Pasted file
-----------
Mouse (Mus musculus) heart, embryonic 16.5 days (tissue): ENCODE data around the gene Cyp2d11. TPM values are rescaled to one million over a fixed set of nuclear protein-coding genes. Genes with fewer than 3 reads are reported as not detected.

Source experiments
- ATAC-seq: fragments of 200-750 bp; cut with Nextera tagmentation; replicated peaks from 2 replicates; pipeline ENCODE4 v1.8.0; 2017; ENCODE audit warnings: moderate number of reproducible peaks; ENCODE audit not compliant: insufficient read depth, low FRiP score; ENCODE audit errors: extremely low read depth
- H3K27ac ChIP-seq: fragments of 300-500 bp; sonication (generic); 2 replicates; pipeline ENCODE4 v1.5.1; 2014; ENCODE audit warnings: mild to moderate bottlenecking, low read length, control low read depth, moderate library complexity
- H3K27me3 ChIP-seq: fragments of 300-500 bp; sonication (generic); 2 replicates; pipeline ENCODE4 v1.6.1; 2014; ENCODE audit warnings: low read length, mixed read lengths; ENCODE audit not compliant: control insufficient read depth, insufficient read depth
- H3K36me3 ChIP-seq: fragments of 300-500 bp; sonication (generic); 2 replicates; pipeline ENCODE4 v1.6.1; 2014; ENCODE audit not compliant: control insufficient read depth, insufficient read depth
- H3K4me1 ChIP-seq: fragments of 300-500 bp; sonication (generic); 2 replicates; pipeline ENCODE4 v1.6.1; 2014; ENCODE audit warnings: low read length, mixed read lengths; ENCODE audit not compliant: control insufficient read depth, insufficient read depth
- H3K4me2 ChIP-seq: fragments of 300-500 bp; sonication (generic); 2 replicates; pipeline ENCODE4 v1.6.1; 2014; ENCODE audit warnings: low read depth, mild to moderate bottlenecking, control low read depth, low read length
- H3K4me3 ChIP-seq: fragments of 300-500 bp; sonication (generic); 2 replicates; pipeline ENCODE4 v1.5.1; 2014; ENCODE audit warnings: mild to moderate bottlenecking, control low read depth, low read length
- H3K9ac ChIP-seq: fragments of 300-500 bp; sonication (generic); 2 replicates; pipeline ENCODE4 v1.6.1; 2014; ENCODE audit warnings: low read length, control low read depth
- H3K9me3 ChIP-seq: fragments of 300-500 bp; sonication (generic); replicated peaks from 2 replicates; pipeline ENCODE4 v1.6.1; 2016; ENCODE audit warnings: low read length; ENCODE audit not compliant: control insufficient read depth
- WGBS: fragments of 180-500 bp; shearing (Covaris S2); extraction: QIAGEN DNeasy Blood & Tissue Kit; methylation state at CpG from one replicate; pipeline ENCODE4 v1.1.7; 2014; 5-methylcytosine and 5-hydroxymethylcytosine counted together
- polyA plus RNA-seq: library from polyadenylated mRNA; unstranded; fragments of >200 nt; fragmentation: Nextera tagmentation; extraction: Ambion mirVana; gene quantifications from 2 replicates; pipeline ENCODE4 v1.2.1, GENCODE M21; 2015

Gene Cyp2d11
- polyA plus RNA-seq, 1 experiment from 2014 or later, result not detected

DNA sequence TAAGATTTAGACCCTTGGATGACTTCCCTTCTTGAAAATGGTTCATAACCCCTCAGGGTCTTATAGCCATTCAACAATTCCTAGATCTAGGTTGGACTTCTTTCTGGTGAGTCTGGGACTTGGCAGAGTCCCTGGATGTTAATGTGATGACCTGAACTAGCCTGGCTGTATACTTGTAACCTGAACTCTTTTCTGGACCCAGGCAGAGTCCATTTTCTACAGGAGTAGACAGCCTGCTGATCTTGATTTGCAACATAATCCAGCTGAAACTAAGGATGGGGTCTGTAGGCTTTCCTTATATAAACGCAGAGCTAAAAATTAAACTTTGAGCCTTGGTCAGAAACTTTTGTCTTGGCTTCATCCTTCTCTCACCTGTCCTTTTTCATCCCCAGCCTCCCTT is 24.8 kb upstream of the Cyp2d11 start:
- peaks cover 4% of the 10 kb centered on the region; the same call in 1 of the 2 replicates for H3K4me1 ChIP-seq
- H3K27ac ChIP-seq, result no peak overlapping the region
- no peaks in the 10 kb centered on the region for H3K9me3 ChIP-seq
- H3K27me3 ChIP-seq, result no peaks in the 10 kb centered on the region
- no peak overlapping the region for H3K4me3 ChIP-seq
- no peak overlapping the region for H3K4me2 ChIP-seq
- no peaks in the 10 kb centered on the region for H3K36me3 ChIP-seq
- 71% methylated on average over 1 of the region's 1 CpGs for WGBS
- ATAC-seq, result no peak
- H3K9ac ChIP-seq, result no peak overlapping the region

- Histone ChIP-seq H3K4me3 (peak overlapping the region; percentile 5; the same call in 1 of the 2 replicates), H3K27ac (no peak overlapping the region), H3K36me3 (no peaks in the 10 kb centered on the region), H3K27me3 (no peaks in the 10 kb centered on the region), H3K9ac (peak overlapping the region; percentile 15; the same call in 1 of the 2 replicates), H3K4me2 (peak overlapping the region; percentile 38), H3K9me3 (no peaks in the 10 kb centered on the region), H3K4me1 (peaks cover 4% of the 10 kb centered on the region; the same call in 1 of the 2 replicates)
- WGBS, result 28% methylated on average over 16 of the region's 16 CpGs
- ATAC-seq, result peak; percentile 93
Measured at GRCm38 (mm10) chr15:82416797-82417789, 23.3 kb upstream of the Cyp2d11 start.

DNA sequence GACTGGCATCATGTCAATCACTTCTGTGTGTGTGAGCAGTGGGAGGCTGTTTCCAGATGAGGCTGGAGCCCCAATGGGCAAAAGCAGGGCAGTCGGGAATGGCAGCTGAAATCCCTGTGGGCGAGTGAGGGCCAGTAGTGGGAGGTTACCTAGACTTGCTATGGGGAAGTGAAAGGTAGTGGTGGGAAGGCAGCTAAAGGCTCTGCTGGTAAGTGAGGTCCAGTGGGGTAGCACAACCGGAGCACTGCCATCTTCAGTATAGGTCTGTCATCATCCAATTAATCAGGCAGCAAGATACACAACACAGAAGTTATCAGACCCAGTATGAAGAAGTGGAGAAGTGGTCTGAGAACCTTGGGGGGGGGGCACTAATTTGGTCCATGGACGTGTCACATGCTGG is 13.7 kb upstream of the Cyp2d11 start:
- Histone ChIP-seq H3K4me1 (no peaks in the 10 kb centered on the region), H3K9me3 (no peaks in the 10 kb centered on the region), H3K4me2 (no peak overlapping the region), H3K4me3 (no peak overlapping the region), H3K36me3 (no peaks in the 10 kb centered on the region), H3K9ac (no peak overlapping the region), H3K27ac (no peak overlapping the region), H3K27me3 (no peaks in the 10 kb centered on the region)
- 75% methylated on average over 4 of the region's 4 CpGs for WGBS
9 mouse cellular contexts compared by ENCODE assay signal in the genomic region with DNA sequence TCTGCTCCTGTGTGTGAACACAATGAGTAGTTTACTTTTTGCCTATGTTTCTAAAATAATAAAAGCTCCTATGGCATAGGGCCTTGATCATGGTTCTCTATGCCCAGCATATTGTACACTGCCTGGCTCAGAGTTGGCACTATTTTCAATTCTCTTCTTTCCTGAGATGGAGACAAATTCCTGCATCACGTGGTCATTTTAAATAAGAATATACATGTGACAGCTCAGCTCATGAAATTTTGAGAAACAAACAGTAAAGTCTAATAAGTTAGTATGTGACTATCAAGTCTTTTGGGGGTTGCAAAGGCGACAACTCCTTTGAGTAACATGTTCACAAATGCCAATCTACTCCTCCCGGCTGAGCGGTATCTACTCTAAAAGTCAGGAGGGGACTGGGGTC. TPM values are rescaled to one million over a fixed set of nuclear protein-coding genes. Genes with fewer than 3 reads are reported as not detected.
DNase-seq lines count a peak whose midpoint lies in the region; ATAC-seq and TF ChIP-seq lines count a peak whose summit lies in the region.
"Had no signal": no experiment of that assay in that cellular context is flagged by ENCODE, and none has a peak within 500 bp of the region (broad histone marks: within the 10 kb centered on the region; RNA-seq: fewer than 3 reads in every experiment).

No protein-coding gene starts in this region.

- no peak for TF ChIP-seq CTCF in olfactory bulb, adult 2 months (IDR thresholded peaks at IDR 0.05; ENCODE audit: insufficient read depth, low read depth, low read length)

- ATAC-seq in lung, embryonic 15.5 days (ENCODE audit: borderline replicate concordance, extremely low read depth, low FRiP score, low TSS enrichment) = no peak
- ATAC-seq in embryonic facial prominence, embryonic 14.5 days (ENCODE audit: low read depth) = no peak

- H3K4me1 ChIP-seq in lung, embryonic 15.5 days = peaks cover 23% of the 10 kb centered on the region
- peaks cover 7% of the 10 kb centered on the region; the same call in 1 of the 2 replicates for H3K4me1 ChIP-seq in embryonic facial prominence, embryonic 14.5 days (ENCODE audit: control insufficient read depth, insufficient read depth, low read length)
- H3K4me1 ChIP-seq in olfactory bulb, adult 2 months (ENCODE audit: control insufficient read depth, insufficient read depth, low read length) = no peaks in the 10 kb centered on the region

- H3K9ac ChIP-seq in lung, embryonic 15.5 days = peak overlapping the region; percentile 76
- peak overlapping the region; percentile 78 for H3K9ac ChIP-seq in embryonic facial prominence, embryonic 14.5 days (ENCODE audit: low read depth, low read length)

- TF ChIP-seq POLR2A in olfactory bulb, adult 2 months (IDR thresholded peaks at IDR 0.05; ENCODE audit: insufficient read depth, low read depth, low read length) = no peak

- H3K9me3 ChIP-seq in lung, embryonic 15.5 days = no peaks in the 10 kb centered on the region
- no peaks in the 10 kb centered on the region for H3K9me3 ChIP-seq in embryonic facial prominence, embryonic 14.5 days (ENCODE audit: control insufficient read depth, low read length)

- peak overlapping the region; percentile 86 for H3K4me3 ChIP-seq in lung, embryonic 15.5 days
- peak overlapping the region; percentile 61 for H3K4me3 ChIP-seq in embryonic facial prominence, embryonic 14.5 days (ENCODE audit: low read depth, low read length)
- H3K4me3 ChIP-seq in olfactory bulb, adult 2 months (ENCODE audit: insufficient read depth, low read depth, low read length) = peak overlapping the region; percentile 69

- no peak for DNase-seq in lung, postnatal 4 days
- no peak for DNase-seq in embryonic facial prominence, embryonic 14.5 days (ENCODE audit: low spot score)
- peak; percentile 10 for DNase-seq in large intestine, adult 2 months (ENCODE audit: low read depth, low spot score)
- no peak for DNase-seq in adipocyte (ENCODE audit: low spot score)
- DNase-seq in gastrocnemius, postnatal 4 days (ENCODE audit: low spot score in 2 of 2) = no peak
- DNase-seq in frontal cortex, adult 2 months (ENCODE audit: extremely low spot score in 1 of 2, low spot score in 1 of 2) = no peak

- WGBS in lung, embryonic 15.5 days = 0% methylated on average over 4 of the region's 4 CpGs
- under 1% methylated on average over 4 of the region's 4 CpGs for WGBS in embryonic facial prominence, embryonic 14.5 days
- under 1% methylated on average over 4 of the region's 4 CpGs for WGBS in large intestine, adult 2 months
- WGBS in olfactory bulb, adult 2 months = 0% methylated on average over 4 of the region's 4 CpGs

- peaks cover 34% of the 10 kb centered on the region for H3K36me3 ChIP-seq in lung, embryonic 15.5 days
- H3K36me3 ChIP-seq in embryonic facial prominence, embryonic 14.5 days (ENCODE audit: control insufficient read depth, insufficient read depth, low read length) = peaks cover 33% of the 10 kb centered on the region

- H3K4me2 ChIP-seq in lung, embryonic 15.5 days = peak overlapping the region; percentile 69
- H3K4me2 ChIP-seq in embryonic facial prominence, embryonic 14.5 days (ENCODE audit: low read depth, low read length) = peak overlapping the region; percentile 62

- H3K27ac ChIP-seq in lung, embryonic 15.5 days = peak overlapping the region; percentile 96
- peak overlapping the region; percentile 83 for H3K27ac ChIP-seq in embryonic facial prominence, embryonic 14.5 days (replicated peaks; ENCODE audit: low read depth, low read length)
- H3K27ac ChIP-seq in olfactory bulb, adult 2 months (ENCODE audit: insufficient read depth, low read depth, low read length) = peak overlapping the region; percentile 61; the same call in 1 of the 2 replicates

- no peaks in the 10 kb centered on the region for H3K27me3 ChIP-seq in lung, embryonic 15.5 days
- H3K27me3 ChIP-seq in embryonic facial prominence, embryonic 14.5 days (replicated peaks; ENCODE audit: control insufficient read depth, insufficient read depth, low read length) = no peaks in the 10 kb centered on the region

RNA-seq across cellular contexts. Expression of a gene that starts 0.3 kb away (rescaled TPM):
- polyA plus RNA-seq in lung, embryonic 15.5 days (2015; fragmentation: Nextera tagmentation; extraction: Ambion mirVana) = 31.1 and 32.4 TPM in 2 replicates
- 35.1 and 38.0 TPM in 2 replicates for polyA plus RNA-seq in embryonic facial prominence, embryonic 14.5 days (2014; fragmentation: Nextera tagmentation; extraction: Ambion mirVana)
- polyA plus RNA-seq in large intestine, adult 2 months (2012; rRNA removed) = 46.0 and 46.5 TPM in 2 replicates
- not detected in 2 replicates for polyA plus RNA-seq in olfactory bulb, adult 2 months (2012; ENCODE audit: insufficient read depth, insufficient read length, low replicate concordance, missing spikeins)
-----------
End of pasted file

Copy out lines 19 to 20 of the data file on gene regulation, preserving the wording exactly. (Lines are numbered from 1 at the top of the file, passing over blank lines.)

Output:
- no peaks in the 10 kb centered on the region for H3K9me3 ChIP-seq
- H3K27me3 ChIP-seq, result no peaks in the 10 kb centered on the region